This varicose vein treatment is a bit different. It involves injecting a medicine called a sclerosing agent into your vein(s) which irritates the vein wall, causing it to collapse. Because this procedure uses injections, there is no incision.
Your doctor will first numb your leg at one or more injection sites. They will then use ultrasound to see the saphenous vein. Using a long, thin needle, they’ll inject the sclerosing agent directly into the damaged saphenous vein(s). Once this is done, they’ll wrap your legs with compression bandages and provide you with follow up instructions. Once again, there will be no blood, no stitches, and no scars.
How long are you at the hospital after vein surgery?
Venous closure is considered an outpatient procedure, meaning there is no hospital stay. In fact, you are unlikely to go to the hospital at all. Typically, you’ll see your doctor right in their office for treatment.
How long does varicose vein surgery take?
Regardless of which method your doctor uses, these minimally invasive treatments are quick. Typically, you’ll be in and out of your doctor’s office in about an hour, including check in and check out. The procedure itself can take as little as 15 minutes.
Are you awake during varicose vein surgery?
Yes. Venous closure is minimally invasive, so there is no need for general anesthesia. That means you won’t be put to sleep and won’t feel groggy after. The local anesthetic that your doctor uses to numb your leg will ensure you don’t feel any pain during your procedure and its effects should wear off after about an hour. You should be able to return to your normal daily activities almost immediately and many patients return to work the same day.
How painful is varicose vein surgery?
This is a difficult question to answer because everyone experiences pain differently. However, the vast majority of patients describe the procedure as “uncomfortable” rather than “painful.”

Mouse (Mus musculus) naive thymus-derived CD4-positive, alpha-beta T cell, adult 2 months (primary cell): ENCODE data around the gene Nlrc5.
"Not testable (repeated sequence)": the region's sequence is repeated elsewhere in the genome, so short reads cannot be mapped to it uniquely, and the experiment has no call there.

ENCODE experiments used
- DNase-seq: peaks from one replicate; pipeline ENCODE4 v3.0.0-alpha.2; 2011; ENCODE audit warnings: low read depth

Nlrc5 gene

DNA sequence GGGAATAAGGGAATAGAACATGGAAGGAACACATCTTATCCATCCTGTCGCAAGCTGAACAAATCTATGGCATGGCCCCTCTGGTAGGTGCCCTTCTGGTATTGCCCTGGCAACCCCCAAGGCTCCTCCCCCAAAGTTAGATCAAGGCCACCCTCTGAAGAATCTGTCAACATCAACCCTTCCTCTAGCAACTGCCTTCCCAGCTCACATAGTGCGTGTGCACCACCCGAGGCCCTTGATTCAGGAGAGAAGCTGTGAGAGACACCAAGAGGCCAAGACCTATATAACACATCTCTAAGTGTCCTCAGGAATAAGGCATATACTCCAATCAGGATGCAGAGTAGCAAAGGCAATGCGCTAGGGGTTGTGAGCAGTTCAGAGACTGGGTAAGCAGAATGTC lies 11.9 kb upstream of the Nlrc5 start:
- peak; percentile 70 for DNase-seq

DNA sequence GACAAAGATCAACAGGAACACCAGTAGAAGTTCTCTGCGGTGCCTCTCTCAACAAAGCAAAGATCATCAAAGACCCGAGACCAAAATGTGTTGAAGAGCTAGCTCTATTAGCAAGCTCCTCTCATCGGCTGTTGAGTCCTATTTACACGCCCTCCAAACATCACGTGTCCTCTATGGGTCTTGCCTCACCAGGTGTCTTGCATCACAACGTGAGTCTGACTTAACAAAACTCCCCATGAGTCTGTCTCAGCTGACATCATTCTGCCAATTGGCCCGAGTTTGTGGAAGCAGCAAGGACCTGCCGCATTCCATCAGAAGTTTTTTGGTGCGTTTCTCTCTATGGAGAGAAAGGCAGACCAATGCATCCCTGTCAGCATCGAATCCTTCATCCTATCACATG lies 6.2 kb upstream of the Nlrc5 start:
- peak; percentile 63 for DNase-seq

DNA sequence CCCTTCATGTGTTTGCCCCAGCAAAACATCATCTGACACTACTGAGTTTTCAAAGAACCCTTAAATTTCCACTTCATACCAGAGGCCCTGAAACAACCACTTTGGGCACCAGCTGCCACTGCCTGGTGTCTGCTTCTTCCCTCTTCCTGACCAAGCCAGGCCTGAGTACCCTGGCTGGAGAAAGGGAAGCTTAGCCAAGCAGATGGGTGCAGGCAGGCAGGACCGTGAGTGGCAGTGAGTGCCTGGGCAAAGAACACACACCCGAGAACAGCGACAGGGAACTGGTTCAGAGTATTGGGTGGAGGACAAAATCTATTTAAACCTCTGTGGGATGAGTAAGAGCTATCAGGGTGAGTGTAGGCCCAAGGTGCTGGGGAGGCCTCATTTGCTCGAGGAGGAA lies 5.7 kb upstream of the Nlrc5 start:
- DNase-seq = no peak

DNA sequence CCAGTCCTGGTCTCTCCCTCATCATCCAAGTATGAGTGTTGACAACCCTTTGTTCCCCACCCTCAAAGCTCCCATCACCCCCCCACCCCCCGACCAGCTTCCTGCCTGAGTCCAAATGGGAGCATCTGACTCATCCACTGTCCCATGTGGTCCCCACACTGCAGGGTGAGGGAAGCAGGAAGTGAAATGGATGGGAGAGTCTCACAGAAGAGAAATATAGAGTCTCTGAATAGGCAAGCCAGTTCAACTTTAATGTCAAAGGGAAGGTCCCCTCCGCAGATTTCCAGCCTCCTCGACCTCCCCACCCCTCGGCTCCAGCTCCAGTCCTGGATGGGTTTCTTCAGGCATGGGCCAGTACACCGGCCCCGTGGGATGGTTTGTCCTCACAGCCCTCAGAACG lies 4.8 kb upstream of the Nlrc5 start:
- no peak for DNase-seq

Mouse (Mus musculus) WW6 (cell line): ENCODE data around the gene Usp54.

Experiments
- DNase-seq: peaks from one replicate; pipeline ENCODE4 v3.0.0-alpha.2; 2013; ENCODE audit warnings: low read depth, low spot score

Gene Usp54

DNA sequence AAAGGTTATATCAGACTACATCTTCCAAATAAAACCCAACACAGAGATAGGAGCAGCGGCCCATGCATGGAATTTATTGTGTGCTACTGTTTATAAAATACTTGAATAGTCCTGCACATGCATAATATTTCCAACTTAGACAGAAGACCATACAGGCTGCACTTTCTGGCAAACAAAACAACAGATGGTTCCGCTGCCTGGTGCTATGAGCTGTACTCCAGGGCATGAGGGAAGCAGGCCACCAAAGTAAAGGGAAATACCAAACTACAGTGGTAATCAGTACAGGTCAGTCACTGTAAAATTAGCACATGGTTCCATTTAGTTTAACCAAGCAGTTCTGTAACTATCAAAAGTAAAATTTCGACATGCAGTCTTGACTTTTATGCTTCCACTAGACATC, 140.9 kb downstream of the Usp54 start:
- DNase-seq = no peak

Your doctor will use a needle to administer the local anesthetic which numbs your leg ahead of surgery. This is usually the most unpleasant part for patients. After that, you may experience pressure during the varicose vein surgery, but you shouldn’t feel anything sharp or intense. If you do feel any pain, tell your doctor right away.
After your varicose vein surgery, your leg will likely be tender. Bruising is common, particularly with thermal ablation procedures due to the protective fluid that gets injected. This should heal in a few weeks. As you’re recovering, you may experience tightness or pulling in your leg as your saphenous vein begins to shrink and get reabsorbed. Over-the-counter medications like Tylenol or Motrin should be sufficient to treat any post-surgical pain.
Can you walk after varicose vein surgery?
Yes! In fact, it’s important to make regular use of your leg muscles during your recovery to promote circulation.
Immediately after your venous closure, your doctor will ask you to walk for 15 minutes to help start the healing process. You should continue to walk frequently (at least once every waking hour) for at least a week after surgery.
How long does it take to recover from varicose vein surgery
You should recover from your varicose vein surgery quickly with little disruption to your daily routine. Most patients report that they experience the greatest discomfort in the first 2-3 days after their procedure. Again, over-the-counter pain killers should be sufficient to make you more comfortable. Your body will take about 2-3 months to heal completely during which time your varicose veins may remain visible. It’s a good idea to take before and after photos so you can track your progress.
If you’d like to know more about how varicose vein surgery is done, you can book an appointment with Dr. Ian Katz, the vein expert at DeKalb Vein Center.